’Tis the season for fat pants and even fatter lies told to children about an ancient elf who visits every child’s home on Christmas Eve, delivering presents or coal (pending a behavioral assessment).
As a parent, I love the idea of Santa Claus for several reasons. For one, this myth is the gentlest form of coercion I’ll ever endeavor to use on my sweet babes because, you know, Santa is always watching. Second, I am, in fact, the jolly old soul spreading Christmas cheer, so perpetuating this myth lets me feel uber-philanthropic for one day a year. Third, nostalgia is the chink in my intellectual armor. For an entire month, I am allowed to wallow in traditions of my yesteryear without judgment. Everybody else is doing it. Reminiscing in January would seem unnatural.
Still, we have a sleigh full of reasons to rethink this myth. With more and more parents in my friend circle labeling the Santa myth as “manipulative” and “materialistic,” I’ve taken pause to reflect on my preservation of the grandest lie in history and to research what the experts are saying.
Is the Santa hype coming from the kids or from us? Famous for his Santa studies, Zicklin School of Business Professor John Trinkaus has published at least four studies on the visible reactions of children and parents standing in line to wait for Santa. Each study reconfirms findings from the previous study, with the latest in 2005 verifying with great certainty (82 percent of 300 children’s physical mannerisms evaluated) that most children seem “indifferent” about seeing Santa. On the other hand, he has found that many of the parents or guardians accompanying those children seemed excited (87 percent), leading us to believe that the big Santa sit moment isn’t about the kids as much as it is about the parents. Or as I like to say to my husband, “Christmas is for the kids. And me.”
In a landmark 1994 study, University of Texas at Austin psychology researcher Dr. CJ Anderson interviewed 52 children who had progressed to the point of Santa disbelief. On average, most of these children discovered the truth about Santa by age 7, and these children reported generally positive experiences regarding their realization moment. Interestingly, Dr. Anderson also found that parents reported feeling “predominantly sad in reaction to their child’s discovery.”
More recently, another UT-based psychology professor, Dr. Jacqueline Woolley, co-authored a piece investigating the contradictory nature of teaching children about magical characters in conjunction with the “long enduring lay notion that children must be taught the difference between fiction and reality.” In 2016, Dr. Woolley shared previous research suggesting that most children start to distinguish fantasy from reality as young as 3 or 4 years of age, when they start to pick up cues and signs that help them distinguish what is imaginary from what is probable. Somewhat counterintuitively, what Woolley found is that increased exposure to live Santas only improved children’s beliefs about the existence of a real Santa, and parents who actively promoted Santa stave off feelings of doubt for longer than if they passively engaged their children in these beliefs.
Across the pond, Dr. Robert Cluley argued that every ounce of energy applied to the Santa mirage reflects the fetishism, ambivalence, and narcissism of adults. Dr. Cluley’s contention is founded on principles of psychoanalysis — a field of study that continues to come under fire, despite its persistence as a viable discipline of psychological study — and pulls from a hefty amount of market research. He says that parents ‘organize a world based on an image they wish were true as if it were true.” Allow me to interpret: We are dragging the innocents down into our delusional underworld.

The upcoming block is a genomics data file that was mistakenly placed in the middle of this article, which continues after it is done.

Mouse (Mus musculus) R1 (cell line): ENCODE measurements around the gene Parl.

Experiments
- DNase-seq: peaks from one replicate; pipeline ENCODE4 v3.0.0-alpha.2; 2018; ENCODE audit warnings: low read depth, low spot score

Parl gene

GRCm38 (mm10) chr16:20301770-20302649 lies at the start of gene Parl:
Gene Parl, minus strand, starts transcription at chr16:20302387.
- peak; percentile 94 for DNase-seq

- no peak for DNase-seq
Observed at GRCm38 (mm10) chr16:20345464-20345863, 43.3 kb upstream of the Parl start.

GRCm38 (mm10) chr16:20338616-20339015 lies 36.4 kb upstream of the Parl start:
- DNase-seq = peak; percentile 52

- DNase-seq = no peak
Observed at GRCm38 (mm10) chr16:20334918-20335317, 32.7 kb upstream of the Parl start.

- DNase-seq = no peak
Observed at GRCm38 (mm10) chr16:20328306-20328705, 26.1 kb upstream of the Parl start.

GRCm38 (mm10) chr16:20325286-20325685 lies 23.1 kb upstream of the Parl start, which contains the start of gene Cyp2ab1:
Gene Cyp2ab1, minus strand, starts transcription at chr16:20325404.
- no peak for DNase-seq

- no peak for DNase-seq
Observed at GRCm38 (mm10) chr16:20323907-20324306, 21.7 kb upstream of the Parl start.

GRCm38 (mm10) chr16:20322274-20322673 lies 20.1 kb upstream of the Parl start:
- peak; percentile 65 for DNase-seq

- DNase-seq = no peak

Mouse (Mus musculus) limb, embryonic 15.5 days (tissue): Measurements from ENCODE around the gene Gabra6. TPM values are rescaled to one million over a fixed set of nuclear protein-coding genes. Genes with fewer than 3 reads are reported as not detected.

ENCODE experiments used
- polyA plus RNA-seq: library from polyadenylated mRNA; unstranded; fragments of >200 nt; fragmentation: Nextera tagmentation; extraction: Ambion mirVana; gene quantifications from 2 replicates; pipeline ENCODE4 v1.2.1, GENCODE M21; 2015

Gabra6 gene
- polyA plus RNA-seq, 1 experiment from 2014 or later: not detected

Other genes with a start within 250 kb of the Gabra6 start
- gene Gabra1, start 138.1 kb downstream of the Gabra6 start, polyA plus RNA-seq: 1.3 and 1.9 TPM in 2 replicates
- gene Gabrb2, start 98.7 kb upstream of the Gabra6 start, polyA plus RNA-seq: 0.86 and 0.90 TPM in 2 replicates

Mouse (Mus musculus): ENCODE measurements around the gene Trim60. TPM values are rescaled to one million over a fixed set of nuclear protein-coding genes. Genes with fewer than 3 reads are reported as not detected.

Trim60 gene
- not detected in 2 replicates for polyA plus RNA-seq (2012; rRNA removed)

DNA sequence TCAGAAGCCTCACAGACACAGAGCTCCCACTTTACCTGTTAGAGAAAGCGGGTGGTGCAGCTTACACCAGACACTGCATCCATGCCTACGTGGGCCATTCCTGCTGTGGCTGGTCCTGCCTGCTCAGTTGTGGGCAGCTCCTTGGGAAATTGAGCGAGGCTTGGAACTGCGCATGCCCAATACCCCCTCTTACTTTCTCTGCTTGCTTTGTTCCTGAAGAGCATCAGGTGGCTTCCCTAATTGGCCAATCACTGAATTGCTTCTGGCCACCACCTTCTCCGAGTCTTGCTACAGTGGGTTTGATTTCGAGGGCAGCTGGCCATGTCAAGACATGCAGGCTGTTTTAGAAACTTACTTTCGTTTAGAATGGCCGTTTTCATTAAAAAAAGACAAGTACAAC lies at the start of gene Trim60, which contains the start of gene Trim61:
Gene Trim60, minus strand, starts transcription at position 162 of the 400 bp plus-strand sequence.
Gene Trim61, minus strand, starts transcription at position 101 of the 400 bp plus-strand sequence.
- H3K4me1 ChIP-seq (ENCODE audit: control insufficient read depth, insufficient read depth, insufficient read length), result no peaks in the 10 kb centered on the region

Kansas State University child development expert Charles Smith can help clarify what counts as good ol’ fashion fun and what edges on manipulation. He once reported to CNN that a parent who drives a child around on Christmas Eve, claiming to see Santa in the sky, and encouraging the child to look while laughing at the child’s effort to see what doesn’t exist is an “abuse of the child’s imagination.” Smith also said he’d be skeptical of any child who continues to believe until ages 10-12, stating that he’d wonder if the child had issues letting go.
While Smith’s advice is helpful, I think that most parents would be dissatisfied with his answer. At what point does any of the Christmas tradition become overly manipulative? If some flannel-flanked Frankie is stressing over touching her elf on the shelf, is that manipulative? If a cookie-making Cameron can’t sleep because he’s checking Alexa for Rudolph’s transit updates, have we crossed a line? And, by the way, isn’t a holiday founded on the conversion of pagans to Christianity inherently manipulative anyway? I ask these questions in jest, but I hope parents consider why holiday spirit — however well-intentioned — is being spread for their benefit more than the child’s. Part of parenting is accepting that our children are growing up. Keeping the Santa myth alive won’t keep my son from growing out of another pair of shoes or my stepdaughter from adopting a teenage tone of voice.
A little part of me is even looking forward to the day both kids figure out the Santa myth for themselves. I still remember the day my 7-year-old self marched proudly down the hall to tell my dad I figured out that Santa’s handwriting was actually Mom’s, and I’ll never forget my dad’s overjoyed response: “Yep. And the Easter Bunny isn’t real either.”